5 Lessons From Children About Goal-Setting
When a New Year rolls around, most of us set about making New Year’s resolutions. In order to make sure we achieve our resolutions, let’s look to children as an example when it comes to setting goals.
12 Jan, 2016
1. Keep it simple
You don’t put a steak dinner in front of a baby and expect them to tuck in, you have to work up to it (in this case, over many years!). Babies start out on milk, move to puree, and (very) eventually work their way up to solids. It’s a similar principles with achieving goals—there’s often lots of small steps between you and the ultimate result. It’s far easier to take steps towards something than it is to leap or jump! Don’t set yourself up to fail before you even begin.
2. Play nice
There’s nothing wrong with self-care. It’s not selfish. In fact, it’s essential to helping others. While being kind to yourself is paramount, so is extending that kindness to others. It’s important to take care of yourself, but be mindful of not intentionally harming others in the process. It’s a helpful reminder that Jesus died for every single person in the world, not just the people you like. So play nice, think about your words and your actions and ask yourself if you’re glorifying God.
3. Give in to childlike obsession
One of the greatest things about children is how focused they become on something they’re interested in. When kids play dress-ups, they no longer answer to ‘Isaac’ or ‘Emily’—they are now Batman or Queen Elsa! It consumes them and all their attention goes into it. Take a leaf from their book and single-handedly pursue your goals. Why not use 2016 as an opportunity to consume yourself with God?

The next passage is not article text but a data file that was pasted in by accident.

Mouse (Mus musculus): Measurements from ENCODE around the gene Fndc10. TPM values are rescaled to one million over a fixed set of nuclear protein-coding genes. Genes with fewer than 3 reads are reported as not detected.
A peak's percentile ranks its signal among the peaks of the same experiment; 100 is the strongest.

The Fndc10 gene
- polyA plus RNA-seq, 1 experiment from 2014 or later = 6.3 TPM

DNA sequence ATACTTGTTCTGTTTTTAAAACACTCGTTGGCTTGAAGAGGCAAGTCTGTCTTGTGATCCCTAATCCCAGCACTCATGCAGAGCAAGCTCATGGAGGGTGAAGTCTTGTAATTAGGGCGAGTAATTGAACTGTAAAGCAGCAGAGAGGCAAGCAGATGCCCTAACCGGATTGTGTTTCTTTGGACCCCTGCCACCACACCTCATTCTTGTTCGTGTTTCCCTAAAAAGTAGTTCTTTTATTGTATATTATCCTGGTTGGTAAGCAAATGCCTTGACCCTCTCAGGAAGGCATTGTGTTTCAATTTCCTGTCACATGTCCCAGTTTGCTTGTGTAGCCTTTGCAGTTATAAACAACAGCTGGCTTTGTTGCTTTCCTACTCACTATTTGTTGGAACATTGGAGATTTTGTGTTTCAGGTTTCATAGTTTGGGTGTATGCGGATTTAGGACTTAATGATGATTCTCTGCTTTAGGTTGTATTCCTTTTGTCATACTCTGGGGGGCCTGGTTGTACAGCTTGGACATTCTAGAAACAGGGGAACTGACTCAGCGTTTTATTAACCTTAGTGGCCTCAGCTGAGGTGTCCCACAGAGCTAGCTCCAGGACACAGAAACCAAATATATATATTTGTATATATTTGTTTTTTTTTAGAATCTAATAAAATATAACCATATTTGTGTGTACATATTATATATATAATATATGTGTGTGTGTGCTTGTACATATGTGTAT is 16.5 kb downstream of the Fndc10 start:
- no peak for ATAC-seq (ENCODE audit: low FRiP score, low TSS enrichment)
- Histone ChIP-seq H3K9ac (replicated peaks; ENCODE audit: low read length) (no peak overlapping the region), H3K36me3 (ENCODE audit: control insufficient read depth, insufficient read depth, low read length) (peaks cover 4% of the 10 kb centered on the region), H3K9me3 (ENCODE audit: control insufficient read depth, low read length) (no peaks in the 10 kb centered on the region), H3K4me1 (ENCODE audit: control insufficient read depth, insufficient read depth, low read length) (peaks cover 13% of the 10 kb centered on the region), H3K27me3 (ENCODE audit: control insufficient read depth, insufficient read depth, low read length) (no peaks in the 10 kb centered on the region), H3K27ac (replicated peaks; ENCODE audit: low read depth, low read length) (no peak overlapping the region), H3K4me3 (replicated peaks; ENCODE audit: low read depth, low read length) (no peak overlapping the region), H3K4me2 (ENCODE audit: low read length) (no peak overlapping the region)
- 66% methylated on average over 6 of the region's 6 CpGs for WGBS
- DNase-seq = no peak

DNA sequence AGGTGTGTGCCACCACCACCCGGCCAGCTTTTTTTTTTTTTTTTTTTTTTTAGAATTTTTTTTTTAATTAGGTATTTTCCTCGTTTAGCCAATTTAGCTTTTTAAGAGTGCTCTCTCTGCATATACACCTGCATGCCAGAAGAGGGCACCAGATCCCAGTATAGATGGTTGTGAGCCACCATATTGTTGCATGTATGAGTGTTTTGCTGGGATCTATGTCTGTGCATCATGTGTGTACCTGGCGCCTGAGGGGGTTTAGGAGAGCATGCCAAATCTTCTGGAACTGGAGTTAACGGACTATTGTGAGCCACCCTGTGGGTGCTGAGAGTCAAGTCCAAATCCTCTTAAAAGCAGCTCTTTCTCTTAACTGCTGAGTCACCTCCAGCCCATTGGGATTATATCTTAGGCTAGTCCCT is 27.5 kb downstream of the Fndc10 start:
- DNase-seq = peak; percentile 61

4. Help out a friend
Poverty is overwhelming. You can’t, and shouldn’t expect to, change the situation for all people living in poverty. But there are things you can do to make a difference and every little bit helps. Be the nice kid on the playground and help out those who need it.
Sponsoring a child can be a big financial commitment to some while to others it’s barely noticeable when the money leaves your account every month. If you aren’t in a financial position to commit to sponsoring a child, there are other ways to support the work of Compassion and, in turn, support children living in poverty.
You can host a Compassion Sunday event in your church. You can purchase a Gift of Compassion as a gift for a loved one, or even just for yourself (how often can you buy yourself a cow?). You can give to support Mums and Babies. You can fundraise for Compassion. You can join us in prayer.
5. Take a lesson from children
Keep it simple. Play more, laugh more, and enjoy the little things in life. Find joy in each day. Find wonder in our Almighty God.
Words by Monique Wallace
Photos by Paul Sherar, Ian Johnson, Tonny Tunya, Chuck Bigger and Paul Mergard